Campo Punta West, Santa Cruz Island
Campo Punta West, Santa Cruz Island (Campo del Oeste) [Sp. west point field] is located on the westernmost point of the island that includes Fraser Point and Forney’s Cove. Justinian Caire developed this out-ranch in the 19th century to serve the west end of the island. Early maps hand drawn in 1886 and 1890 indicate many acres of hay were raised here. The 1890 map shows Campo Punta West developed with a ranch house, foreman’s quarters with an attached storeroom, sheep corrals, a hog pen, pump, reservoir, stable, and two hay barns (zacateras). In addition, fences surrounded two adjacent hay fields. A wagon road and a magneto telephone line connected this ranch with the Christy Ranch about six miles away.
Campo Punta West fell into disuse sometime after the turn of the century. In 1906, Margaret Eaton reported that “There were 18 of them [fishermen] living there in the large hay barn that belonged to the owners of [Santa Cruz] island.” Campo Nuevo was built several miles to the east with lumber salvaged from Campo Punta West. Today the stone foundations of the two hay barns and the stone corner of a building remain as evidence of this former outpost.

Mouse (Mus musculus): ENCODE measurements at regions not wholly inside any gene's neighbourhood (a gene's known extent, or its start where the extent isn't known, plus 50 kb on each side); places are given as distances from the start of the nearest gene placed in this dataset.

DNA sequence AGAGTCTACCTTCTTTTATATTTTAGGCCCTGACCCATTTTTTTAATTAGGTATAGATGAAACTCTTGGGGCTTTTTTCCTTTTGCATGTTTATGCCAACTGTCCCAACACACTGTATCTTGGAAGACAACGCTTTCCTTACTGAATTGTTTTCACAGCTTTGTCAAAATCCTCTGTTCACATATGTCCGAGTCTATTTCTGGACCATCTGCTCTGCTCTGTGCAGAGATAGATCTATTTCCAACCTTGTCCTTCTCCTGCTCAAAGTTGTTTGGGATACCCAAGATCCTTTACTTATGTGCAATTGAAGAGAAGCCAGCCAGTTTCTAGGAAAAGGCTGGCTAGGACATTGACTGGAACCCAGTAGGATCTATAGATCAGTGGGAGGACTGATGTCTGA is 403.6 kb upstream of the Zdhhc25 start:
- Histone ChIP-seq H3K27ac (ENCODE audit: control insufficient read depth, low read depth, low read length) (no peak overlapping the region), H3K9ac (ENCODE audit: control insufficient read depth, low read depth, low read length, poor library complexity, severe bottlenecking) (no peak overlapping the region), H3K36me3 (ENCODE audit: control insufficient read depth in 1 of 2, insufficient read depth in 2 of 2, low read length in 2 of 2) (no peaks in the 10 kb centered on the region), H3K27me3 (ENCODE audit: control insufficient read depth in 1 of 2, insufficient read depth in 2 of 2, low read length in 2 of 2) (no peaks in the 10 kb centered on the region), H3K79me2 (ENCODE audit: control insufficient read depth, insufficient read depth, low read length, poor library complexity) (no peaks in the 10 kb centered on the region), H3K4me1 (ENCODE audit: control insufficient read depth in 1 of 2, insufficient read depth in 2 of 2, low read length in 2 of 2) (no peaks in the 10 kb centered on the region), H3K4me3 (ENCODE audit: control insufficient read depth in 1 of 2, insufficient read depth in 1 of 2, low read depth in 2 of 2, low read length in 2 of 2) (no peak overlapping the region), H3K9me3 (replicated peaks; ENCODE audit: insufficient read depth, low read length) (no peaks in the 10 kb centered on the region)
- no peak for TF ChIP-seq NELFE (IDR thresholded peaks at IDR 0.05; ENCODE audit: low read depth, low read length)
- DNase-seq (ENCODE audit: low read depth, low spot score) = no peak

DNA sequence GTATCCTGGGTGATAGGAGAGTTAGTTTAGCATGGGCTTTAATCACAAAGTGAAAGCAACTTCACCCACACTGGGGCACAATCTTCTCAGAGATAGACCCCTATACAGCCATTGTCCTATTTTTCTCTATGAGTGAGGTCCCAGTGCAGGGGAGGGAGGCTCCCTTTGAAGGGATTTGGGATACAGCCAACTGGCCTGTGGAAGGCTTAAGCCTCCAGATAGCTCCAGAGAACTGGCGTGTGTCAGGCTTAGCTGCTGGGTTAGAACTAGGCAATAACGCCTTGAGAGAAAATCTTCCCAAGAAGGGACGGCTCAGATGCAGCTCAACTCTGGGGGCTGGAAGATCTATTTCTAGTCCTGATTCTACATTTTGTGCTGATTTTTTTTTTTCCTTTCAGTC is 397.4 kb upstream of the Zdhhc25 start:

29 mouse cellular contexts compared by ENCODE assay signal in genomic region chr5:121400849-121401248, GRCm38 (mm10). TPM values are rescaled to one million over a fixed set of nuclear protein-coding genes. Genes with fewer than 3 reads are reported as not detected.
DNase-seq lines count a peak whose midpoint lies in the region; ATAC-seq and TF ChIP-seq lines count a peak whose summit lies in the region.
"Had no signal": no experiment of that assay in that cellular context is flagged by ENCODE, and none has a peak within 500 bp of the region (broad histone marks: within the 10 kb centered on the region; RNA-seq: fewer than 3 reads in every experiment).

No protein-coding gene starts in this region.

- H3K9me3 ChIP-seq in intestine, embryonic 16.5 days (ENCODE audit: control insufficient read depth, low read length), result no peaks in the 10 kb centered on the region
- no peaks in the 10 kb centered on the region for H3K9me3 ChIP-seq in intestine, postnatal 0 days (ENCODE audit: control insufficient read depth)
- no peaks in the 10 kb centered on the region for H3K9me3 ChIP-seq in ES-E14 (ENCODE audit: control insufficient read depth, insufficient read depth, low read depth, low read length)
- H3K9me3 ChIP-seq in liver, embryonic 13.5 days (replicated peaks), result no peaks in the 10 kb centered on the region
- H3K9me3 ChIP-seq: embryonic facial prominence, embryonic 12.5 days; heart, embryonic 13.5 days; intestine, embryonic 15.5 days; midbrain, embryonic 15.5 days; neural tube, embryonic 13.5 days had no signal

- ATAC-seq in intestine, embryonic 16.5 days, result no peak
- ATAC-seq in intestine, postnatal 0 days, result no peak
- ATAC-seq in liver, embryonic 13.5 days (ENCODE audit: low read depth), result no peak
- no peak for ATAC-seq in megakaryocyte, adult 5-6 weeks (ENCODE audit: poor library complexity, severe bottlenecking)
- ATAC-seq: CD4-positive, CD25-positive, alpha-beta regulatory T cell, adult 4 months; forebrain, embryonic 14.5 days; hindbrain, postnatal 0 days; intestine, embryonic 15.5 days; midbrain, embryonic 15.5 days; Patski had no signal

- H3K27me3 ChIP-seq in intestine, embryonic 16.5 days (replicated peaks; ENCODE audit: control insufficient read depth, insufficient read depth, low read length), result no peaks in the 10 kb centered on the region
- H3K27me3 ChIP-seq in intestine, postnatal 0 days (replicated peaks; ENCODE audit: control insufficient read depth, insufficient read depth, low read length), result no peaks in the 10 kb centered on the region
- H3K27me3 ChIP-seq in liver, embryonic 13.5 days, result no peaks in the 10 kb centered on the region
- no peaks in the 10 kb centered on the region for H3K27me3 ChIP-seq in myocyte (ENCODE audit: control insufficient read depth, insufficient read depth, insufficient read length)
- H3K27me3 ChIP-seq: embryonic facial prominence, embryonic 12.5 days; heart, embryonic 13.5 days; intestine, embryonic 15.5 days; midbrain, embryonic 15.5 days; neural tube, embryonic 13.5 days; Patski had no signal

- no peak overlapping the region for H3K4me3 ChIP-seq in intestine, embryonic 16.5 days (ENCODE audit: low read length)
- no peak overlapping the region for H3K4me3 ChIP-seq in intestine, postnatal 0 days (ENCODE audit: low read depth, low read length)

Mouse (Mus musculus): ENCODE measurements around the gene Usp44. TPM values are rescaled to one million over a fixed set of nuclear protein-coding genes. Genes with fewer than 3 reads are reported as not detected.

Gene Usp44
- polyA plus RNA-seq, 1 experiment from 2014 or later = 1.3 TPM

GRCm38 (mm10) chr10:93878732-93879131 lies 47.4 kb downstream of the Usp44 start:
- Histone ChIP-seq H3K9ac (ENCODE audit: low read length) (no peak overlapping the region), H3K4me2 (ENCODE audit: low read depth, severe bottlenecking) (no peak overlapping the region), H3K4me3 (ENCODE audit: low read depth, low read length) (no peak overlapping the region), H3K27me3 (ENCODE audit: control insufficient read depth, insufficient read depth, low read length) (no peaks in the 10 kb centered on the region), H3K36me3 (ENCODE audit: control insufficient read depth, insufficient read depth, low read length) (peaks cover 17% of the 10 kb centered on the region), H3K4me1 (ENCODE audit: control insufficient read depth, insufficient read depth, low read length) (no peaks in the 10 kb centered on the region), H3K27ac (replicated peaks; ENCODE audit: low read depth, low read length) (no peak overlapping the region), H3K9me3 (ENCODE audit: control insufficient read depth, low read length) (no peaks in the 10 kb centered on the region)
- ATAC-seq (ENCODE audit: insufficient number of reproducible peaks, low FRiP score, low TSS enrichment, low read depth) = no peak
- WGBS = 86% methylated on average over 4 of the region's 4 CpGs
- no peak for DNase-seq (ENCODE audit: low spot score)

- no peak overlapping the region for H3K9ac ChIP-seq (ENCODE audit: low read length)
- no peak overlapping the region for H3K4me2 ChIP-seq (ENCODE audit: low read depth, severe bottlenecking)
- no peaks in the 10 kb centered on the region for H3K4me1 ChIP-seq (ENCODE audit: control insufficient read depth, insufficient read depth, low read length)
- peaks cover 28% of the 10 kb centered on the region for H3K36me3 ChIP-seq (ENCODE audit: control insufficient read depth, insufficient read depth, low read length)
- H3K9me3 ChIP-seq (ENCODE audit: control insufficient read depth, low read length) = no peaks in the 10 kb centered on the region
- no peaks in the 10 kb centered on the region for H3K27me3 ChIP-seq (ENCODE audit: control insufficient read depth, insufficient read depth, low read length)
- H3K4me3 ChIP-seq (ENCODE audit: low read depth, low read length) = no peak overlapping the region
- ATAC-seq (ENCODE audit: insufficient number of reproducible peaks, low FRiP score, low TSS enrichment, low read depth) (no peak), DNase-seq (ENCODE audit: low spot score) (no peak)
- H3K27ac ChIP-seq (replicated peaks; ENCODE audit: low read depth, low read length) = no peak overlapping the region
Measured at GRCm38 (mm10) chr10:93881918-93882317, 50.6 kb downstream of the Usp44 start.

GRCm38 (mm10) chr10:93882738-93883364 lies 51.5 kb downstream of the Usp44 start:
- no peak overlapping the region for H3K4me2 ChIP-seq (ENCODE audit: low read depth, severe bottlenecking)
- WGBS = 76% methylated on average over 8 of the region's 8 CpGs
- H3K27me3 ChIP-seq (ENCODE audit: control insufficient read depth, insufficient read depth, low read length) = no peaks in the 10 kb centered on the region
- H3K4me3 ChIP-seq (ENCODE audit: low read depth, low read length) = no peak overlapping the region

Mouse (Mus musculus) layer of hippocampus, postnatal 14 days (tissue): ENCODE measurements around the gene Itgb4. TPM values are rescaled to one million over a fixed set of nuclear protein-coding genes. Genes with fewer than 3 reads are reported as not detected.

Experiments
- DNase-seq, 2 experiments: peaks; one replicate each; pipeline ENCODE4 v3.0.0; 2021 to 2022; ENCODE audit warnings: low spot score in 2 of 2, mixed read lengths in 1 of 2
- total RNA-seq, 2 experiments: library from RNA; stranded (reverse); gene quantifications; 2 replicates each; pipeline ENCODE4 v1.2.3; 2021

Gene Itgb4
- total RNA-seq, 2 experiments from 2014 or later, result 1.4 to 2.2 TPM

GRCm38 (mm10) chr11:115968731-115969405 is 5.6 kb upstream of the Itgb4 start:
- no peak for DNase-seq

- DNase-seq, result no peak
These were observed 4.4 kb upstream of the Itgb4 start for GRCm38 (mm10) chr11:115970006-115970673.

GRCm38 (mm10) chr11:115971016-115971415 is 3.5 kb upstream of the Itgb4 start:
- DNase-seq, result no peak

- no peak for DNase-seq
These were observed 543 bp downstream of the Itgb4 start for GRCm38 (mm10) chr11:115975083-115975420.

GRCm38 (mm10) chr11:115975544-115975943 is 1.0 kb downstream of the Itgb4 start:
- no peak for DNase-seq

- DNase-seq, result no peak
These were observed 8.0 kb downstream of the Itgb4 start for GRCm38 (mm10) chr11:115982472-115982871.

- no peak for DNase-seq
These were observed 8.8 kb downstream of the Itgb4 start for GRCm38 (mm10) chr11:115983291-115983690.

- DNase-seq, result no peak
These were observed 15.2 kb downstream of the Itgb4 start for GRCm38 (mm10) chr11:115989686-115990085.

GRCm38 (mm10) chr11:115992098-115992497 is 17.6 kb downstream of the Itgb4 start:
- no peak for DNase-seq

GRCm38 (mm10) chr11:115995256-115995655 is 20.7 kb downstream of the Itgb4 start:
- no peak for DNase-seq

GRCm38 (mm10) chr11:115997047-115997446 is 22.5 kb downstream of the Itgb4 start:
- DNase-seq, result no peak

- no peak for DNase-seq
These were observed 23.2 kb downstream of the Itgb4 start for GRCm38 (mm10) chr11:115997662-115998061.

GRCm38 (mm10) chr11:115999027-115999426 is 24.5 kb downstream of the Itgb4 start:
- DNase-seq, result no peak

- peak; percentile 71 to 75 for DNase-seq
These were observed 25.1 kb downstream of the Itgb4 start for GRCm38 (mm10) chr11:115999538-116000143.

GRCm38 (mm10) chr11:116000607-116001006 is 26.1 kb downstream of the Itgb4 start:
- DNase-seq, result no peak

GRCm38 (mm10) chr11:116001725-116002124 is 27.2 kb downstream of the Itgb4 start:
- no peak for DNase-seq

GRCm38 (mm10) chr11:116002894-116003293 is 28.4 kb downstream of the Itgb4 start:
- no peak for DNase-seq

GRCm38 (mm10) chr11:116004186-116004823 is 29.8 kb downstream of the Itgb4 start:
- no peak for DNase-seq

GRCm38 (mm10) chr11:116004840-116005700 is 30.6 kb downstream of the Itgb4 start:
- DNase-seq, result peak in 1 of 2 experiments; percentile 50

In the News~
December 13, 1898 [LAT/SB]: “The schooner Santa Rosa came into port late last night bring with her six shipwrecked men from the schooner Helene. These men tell a fearful tale of exposure that they had to endure for two days on a rock off Santa Cruz Island. Thursday night while near the island in pursuit of live seals, the schooner Helene encountered a very heavy southeaster. She attempted to find in shelter from Forney’s Cove on the west end of Santa Cruz Island, and anchored just outside this cove. A northeast wind came up soon and so suddenly that it was impossible for them to get out… The vessel dragged her anchors for some distance, and about midnight struck a low reef… Late the next afternoon the tide had gone down so low that it was possible to wade a considerable distance, and by swimming a short distance they reached the main island. There they found an old Chinese cabin with some provisions, which they used. Saturday afternoon, the large schooner Santa Rosa, which had left Santa Barbara port a few days before to go to sea in order to avoid the southeaster, was crossing the channel, and being three or four miles from the wreck, sighted several men on the island who apparently were in distress… The six men on the vessel were Ramon Vasquez, Joseph Leva, Colice Vasquez, Joe Cota and Charles Shout… The Helene was a comparatively new boat, having been in the channel about four years… She has been employed catching live seals for the Rogers Brothers…”